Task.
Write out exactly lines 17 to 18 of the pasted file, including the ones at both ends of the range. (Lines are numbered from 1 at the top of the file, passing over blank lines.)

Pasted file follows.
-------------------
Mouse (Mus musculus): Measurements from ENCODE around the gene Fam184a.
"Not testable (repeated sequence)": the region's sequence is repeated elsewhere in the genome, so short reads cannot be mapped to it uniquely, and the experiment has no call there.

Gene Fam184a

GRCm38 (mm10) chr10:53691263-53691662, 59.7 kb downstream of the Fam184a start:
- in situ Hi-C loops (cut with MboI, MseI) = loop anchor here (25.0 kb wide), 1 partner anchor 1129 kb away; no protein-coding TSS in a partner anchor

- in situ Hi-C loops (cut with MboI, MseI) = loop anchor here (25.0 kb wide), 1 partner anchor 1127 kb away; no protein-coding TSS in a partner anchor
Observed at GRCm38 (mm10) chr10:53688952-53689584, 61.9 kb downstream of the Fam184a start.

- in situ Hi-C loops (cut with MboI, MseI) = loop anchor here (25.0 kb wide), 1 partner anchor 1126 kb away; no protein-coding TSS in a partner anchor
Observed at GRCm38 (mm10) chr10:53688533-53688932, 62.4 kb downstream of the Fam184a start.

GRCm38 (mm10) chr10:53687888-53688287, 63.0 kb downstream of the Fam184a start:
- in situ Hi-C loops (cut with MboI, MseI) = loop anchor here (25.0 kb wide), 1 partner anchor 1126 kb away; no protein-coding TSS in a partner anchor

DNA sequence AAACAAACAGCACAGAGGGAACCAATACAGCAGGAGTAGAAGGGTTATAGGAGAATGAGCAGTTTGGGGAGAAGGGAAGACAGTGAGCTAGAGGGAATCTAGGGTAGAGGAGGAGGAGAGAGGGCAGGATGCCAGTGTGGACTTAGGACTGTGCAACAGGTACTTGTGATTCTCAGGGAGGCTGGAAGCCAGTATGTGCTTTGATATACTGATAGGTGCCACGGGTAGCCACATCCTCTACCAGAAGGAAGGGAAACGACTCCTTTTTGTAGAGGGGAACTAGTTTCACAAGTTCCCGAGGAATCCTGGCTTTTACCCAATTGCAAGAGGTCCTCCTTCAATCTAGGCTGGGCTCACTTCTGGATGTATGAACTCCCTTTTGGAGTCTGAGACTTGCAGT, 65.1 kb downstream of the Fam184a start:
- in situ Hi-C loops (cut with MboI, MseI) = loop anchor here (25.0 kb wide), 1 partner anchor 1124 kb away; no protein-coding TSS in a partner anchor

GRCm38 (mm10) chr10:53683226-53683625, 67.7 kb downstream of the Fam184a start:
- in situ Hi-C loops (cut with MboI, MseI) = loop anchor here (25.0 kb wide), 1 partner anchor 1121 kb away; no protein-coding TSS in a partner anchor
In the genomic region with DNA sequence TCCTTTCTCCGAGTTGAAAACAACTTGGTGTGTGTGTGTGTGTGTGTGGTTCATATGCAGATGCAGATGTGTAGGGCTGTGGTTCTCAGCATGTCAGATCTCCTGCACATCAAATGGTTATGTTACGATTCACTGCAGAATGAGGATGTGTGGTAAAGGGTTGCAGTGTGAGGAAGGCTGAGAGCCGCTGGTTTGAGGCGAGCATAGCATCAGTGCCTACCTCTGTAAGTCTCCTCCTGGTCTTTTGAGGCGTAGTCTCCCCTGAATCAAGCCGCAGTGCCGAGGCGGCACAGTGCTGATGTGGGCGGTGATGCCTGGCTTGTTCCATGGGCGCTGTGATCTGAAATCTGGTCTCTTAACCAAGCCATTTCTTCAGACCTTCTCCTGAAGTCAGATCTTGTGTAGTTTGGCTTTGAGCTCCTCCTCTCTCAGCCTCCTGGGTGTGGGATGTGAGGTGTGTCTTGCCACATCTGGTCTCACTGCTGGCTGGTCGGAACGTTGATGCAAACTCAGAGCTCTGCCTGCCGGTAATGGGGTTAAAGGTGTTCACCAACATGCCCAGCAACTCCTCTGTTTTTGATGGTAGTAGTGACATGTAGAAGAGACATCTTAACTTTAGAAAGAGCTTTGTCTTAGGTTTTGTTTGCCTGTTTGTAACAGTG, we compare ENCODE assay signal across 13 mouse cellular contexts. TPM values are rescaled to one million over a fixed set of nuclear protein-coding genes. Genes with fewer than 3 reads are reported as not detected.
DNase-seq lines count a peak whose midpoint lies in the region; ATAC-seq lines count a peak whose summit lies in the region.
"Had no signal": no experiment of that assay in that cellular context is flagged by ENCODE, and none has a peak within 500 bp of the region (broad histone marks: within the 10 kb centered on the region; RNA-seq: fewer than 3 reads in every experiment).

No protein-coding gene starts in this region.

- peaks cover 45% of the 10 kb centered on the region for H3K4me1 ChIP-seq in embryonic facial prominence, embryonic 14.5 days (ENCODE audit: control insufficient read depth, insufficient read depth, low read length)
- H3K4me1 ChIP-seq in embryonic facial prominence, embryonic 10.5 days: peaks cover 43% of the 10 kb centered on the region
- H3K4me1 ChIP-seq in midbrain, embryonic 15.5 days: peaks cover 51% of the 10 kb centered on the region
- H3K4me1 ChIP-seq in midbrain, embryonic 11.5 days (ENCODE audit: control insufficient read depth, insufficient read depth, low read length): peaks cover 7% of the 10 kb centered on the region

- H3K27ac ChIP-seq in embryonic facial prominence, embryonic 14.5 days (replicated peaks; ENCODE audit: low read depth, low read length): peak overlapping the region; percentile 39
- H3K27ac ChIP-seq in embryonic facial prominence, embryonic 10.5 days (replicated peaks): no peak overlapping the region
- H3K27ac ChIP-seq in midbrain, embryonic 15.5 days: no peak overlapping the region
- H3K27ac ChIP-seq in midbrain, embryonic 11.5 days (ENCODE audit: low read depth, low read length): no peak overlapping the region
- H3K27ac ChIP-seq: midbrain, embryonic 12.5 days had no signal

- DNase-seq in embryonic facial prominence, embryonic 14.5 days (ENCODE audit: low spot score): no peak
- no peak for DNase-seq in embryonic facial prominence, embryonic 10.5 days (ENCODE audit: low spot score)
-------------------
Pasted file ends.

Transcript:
DNase-seq lines count a peak whose midpoint lies in the region; ATAC-seq lines count a peak whose summit lies in the region.
"Had no signal": no experiment of that assay in that cellular context is flagged by ENCODE, and none has a peak within 500 bp of the region (broad histone marks: within the 10 kb centered on the region; RNA-seq: fewer than 3 reads in every experiment).